Monday, August 5, 2013

Appearances Can Be Deceiving...the Lousy State of Education in New Jersey

I've been away from this blog for quite a while; quite frankly I got tired of feeling like I was just "spinning my wheels," that nothing I said was going to change a darn thing. And that probably is still the case, but there is just too much frustration bottled up inside me. For those who may not be familiar with my perspective, here's a primer on how I see NJ's public school system and the monstrosity- otherwise known as our state government- that is supposed to improve its performance.

First, there is absolutely no denying that there is horrendous inequity in the performance of our public schools, and that this inequity falls clearly along socioeconomic, demographic, and geographic lines. Put another way, our suburban school are by and large doing reasonably well, leading to the horribly misleading statistic that our schools have among the highest average SAT scores in the nation. The highest performing schools are all found from among the highest District Factor Groups, all  -with the exception of a few urban charters- are from the suburbs, and all are predominantly populated with white and Asian students that come from fairly stable middle and upper middle class families whose parents are well educated and professional.

This inequity has created a chasm so deep that there is almost nothing in common between urban and suburban schools, and that it literally makes no sense to have a Department of Education that sets policy for all schools as if they were more similar. The State is driven by a mentality that believes the purpose of high school is to prepare students for college.

This mentality guides the construct of our Core Curriculum Content Standards and HSPA test for graduation. These are, frankly, two items so removed from reality as to be laughable if the consequences weren't so serious. If the people writing the CCCS had even a nominal understanding about the neuroscience of learning and the time demands inherent in learning and assessment they would realize that their expectations are doing more harm than good.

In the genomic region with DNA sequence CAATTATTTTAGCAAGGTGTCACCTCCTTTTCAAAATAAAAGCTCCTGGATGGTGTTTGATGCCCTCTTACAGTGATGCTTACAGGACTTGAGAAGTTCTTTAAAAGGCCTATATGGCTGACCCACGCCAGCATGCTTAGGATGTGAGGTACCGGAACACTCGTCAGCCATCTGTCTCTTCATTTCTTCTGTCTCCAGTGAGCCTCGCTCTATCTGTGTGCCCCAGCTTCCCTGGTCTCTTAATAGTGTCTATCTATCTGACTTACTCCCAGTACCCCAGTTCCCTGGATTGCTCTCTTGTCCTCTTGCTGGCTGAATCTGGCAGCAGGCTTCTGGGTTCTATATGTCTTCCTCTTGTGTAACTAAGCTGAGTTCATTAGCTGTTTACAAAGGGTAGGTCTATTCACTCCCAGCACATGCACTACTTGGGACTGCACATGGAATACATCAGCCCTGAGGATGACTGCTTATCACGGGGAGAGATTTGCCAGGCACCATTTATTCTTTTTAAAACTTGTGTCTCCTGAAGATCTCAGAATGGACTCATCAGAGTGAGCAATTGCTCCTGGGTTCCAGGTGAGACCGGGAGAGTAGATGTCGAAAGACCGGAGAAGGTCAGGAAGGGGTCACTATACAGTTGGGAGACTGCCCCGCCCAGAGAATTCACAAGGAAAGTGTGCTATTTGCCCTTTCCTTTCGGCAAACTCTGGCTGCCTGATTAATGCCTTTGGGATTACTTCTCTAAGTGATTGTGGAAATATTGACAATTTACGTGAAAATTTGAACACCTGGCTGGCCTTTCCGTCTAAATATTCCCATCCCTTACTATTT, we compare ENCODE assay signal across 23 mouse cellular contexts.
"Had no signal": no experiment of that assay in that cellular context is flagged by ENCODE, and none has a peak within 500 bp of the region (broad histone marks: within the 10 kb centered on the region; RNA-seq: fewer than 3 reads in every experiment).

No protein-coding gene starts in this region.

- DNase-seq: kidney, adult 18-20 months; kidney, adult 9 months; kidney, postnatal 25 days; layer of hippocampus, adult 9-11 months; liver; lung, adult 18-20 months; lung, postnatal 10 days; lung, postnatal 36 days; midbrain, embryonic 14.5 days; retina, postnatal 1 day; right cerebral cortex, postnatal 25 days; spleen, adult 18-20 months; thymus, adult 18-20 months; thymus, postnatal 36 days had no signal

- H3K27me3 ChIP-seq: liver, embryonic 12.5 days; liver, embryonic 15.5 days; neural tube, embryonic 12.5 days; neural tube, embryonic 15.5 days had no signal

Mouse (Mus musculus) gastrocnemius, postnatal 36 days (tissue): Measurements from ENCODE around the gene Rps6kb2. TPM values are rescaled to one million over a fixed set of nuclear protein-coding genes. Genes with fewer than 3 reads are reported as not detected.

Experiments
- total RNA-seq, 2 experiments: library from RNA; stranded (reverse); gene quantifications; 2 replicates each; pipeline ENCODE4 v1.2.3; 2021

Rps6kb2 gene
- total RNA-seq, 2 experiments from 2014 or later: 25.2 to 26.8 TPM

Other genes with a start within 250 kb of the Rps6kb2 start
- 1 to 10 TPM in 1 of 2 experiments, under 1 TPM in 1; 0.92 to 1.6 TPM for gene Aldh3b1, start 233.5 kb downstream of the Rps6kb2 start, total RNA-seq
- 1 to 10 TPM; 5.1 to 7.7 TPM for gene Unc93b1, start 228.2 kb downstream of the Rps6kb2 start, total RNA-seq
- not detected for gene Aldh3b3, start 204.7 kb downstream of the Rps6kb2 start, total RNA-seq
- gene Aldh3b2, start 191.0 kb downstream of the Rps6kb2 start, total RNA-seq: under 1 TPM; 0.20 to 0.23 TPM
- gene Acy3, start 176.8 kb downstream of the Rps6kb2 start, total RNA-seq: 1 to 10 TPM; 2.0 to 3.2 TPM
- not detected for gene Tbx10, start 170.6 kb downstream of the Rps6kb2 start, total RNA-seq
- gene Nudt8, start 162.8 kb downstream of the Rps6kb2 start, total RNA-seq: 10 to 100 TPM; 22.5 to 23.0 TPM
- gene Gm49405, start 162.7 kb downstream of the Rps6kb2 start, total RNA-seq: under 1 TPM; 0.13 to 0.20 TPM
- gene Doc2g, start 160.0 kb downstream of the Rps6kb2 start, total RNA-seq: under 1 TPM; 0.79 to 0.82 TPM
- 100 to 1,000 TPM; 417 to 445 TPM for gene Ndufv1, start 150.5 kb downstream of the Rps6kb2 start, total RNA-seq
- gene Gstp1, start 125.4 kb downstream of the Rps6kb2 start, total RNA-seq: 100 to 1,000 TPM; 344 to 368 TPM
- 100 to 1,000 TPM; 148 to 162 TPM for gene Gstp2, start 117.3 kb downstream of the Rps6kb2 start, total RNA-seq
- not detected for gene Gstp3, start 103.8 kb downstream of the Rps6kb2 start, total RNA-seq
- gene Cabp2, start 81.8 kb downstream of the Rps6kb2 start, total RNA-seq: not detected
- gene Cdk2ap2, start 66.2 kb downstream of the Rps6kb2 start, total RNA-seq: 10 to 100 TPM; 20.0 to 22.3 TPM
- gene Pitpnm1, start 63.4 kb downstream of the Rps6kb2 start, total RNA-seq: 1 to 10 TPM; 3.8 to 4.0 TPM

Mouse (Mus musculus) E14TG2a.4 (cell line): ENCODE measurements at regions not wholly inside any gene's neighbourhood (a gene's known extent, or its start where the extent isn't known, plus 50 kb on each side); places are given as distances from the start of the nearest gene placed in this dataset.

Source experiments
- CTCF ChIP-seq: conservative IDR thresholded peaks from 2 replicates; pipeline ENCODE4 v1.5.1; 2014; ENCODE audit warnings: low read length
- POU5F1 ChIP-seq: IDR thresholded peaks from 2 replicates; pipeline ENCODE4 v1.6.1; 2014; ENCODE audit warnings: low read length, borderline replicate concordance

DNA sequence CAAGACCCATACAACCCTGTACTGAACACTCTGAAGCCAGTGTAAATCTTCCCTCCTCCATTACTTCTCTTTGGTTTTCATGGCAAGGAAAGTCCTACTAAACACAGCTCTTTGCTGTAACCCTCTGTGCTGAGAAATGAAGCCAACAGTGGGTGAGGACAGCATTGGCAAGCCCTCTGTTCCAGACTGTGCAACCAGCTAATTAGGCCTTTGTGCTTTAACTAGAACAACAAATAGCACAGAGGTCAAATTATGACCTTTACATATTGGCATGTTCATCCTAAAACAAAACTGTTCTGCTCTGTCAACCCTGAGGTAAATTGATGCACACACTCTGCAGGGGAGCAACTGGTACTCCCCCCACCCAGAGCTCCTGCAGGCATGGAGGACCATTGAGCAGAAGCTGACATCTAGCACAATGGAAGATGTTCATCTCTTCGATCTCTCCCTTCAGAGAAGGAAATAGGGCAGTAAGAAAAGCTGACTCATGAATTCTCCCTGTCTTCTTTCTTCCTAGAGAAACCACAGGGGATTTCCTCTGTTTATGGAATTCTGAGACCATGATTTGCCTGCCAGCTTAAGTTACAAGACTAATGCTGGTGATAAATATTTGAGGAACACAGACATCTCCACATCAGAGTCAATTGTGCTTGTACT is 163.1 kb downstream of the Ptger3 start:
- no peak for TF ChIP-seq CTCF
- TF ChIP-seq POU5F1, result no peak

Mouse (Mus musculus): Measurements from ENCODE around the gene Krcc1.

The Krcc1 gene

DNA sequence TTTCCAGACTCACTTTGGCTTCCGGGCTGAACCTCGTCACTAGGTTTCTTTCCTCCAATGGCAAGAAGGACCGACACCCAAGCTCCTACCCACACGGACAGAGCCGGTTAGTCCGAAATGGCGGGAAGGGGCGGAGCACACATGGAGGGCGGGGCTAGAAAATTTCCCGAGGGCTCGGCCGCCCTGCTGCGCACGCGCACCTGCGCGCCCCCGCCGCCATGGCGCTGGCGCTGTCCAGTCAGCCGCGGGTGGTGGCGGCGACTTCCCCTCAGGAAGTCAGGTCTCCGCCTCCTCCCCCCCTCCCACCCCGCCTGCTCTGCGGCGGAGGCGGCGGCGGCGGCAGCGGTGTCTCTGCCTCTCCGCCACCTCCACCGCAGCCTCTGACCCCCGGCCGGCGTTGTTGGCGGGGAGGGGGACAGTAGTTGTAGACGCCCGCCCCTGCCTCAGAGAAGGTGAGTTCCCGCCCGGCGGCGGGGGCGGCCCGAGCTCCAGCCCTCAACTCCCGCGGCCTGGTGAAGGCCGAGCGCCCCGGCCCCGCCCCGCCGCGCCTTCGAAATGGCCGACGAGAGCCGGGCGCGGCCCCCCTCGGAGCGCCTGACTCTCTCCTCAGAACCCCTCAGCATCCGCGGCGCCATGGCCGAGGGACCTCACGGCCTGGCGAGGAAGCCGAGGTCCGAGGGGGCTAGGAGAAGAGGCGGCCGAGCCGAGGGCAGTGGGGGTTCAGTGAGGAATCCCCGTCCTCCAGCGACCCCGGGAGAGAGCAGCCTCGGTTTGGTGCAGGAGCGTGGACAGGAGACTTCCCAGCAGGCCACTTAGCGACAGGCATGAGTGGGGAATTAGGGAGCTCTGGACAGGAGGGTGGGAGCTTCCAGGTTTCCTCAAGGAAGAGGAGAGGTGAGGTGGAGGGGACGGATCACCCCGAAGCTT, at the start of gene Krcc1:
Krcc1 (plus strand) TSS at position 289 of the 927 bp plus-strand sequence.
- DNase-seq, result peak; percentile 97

The general population of teachers are filled with, for the most part, dedicated and well intended individuals that unfortunately lack the passion, knowledge, and personal perspicacity to deliver a high quality product. They are also a very risk averse bunch. This situation is made worse by the State's mandates.

Teacher remuneration is based on a "years of service" system that does nothing to reward excellence but does a lot to breed complacency and  mediocrity in product quality.

Even though the State has begun to implement an evaluation system meant to increase accountability, the unrealistic and onerous supervision provisions, and the overwhelming "paperwork requirements" placed on teachers  will invariably lead to a process that does little to improve performance but will give the appearance of working smoothly.

The demands placed by the State and Federal government on low performing urban schools has done NOTHING to improve performance over time. I have yet to see a longitudinal study that shows demonstrative gains at these schools, and in fact at many schools the trend has turned down.